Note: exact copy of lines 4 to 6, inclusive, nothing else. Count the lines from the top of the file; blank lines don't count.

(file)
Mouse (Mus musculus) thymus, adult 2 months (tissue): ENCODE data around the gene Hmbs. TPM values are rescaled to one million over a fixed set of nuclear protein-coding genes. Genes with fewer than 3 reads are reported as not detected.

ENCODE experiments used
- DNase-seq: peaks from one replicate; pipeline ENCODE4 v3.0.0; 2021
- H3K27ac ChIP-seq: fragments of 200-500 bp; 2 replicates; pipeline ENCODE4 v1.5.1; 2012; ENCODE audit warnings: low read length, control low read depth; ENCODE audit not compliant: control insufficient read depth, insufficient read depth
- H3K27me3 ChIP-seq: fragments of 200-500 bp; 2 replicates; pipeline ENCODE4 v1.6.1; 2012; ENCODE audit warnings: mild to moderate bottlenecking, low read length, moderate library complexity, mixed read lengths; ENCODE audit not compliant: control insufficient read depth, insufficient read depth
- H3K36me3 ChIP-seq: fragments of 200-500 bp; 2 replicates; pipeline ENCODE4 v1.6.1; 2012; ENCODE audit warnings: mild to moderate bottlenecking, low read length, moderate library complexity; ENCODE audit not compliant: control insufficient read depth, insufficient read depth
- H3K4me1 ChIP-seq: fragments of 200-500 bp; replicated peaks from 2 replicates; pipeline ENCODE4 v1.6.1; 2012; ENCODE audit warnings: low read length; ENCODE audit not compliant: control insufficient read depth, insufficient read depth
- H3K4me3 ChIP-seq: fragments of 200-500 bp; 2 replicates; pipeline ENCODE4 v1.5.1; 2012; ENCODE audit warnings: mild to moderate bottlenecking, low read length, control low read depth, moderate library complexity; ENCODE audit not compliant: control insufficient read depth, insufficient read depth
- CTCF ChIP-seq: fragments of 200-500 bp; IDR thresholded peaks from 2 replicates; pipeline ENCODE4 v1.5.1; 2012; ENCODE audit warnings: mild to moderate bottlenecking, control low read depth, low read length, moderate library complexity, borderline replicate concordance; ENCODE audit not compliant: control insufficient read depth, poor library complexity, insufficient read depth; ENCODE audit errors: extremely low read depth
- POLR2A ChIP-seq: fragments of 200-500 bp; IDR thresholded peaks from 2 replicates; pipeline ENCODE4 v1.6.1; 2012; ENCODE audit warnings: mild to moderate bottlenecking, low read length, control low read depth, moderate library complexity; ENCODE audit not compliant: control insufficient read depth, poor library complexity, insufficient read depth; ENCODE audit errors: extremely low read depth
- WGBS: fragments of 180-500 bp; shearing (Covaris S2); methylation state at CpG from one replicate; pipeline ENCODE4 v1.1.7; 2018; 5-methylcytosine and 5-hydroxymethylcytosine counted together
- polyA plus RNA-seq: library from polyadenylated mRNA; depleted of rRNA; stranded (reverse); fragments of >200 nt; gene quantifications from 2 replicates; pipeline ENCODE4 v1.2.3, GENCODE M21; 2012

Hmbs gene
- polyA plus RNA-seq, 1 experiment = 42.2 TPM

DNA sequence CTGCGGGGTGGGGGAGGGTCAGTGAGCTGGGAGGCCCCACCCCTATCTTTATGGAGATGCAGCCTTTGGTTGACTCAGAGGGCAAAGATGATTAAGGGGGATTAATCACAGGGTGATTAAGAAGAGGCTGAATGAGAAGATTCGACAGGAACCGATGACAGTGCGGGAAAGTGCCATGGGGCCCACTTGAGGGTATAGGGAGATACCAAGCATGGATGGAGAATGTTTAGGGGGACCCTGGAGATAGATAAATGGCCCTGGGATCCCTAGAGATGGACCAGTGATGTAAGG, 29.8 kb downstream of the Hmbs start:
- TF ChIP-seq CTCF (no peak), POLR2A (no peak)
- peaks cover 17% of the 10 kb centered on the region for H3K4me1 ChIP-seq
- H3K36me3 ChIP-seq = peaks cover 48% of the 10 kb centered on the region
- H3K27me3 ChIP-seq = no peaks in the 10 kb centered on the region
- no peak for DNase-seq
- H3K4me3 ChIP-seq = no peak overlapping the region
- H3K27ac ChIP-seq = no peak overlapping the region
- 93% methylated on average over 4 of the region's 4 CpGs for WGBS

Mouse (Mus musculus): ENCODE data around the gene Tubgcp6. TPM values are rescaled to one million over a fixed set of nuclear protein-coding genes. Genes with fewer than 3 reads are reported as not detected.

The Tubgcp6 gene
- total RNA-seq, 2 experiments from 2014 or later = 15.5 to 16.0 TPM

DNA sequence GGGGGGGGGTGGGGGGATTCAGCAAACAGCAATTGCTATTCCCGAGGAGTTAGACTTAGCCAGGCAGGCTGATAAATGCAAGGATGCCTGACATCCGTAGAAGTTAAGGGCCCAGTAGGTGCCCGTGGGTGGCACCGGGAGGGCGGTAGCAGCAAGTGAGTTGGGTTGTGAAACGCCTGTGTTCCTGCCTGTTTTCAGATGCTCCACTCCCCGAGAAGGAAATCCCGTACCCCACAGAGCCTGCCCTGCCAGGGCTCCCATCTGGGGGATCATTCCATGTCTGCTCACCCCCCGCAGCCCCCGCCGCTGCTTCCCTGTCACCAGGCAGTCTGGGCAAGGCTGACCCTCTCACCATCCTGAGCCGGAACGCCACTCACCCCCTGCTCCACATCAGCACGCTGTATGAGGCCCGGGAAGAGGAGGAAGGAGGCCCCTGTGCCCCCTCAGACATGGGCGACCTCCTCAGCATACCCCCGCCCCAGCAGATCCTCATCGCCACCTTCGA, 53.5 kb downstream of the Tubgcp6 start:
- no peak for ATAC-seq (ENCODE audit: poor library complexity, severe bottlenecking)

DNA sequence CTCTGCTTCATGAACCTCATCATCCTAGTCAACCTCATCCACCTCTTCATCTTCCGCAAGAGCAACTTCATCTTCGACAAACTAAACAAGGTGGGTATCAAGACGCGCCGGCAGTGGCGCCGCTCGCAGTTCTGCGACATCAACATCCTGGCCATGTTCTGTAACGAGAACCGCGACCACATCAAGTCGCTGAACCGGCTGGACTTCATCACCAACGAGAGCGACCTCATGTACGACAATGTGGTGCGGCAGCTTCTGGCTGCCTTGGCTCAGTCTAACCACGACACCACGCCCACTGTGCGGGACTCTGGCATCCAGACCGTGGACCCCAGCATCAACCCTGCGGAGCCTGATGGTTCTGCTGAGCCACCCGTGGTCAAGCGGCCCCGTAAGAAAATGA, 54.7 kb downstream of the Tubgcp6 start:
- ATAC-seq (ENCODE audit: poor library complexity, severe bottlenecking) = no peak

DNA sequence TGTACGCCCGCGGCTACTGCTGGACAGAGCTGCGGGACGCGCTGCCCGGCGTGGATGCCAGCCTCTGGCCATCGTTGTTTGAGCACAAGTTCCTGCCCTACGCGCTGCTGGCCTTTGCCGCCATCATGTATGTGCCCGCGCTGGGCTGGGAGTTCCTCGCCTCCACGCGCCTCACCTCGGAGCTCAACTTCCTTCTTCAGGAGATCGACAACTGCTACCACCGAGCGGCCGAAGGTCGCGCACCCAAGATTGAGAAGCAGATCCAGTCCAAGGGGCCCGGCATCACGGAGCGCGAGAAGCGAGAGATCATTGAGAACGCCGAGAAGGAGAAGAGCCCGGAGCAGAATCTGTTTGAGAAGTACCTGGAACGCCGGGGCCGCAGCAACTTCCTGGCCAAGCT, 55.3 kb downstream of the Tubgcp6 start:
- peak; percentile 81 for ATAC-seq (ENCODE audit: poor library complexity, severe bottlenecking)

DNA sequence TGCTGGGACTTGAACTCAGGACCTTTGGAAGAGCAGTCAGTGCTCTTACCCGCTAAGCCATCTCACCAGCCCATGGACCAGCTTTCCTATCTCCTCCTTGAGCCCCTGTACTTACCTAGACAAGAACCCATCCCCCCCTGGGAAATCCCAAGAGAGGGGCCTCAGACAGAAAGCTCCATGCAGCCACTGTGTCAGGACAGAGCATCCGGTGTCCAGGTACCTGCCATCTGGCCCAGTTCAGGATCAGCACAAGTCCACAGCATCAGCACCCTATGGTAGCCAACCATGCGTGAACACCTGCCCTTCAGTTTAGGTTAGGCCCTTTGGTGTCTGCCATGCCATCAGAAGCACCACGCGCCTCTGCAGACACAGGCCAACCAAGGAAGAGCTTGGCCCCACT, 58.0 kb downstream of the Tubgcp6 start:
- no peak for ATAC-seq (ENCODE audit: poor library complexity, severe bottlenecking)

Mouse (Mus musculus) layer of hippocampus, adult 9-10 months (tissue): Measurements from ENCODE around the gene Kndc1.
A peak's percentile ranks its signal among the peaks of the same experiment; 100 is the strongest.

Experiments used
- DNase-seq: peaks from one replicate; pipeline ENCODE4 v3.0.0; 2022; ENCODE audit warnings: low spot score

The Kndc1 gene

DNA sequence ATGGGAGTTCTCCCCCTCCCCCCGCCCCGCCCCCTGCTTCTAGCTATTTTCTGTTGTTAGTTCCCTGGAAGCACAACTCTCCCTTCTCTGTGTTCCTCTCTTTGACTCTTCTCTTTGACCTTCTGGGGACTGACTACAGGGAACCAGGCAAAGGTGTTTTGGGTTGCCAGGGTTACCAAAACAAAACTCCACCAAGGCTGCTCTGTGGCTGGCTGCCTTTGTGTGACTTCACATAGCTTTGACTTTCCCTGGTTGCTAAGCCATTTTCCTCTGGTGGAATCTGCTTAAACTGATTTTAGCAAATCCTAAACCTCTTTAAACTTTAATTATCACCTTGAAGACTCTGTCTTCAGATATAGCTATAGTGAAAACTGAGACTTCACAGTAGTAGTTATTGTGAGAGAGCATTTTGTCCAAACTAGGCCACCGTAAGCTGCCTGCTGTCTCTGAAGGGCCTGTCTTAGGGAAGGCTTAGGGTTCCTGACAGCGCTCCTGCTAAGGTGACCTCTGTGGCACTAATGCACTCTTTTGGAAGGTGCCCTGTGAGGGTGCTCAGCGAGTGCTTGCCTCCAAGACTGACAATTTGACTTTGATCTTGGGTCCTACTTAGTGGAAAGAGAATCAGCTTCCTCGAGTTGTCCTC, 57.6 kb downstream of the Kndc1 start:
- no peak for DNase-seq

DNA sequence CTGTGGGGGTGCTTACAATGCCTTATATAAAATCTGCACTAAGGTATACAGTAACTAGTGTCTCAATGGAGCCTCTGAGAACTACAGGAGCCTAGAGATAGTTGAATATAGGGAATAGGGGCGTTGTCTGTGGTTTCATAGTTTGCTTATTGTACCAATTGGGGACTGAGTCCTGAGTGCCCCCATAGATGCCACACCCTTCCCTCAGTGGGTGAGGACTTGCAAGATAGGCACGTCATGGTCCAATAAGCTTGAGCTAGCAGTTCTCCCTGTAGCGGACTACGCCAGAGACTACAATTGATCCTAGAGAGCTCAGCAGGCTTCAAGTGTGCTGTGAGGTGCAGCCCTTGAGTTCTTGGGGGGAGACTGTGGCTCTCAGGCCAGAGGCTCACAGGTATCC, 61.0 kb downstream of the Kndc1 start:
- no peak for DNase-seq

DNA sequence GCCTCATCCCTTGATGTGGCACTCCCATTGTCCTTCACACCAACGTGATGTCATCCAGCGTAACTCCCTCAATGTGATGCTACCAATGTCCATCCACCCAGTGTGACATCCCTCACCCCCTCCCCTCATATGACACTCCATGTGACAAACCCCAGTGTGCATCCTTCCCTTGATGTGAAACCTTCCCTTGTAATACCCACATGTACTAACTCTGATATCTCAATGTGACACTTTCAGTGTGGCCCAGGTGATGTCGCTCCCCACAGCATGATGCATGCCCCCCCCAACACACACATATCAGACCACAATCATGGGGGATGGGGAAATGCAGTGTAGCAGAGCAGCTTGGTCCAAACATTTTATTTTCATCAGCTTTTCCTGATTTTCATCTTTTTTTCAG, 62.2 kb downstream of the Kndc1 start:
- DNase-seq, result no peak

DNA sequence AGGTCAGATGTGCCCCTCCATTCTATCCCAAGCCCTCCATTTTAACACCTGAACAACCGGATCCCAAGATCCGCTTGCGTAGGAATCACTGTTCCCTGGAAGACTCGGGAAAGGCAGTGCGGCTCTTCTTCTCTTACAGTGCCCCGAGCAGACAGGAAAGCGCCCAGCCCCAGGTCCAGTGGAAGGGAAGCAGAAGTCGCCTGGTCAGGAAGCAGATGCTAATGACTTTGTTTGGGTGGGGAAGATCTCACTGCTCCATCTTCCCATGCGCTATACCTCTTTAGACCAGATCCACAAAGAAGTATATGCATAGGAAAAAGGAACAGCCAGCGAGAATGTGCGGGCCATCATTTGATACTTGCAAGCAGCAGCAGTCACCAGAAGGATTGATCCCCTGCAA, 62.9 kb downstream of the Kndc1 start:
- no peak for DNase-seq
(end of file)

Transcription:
- H3K27ac ChIP-seq: fragments of 200-500 bp; 2 replicates; pipeline ENCODE4 v1.5.1; 2012; ENCODE audit warnings: low read length, control low read depth; ENCODE audit not compliant: control insufficient read depth, insufficient read depth
- H3K27me3 ChIP-seq: fragments of 200-500 bp; 2 replicates; pipeline ENCODE4 v1.6.1; 2012; ENCODE audit warnings: mild to moderate bottlenecking, low read length, moderate library complexity, mixed read lengths; ENCODE audit not compliant: control insufficient read depth, insufficient read depth
- H3K36me3 ChIP-seq: fragments of 200-500 bp; 2 replicates; pipeline ENCODE4 v1.6.1; 2012; ENCODE audit warnings: mild to moderate bottlenecking, low read length, moderate library complexity; ENCODE audit not compliant: control insufficient read depth, insufficient read depth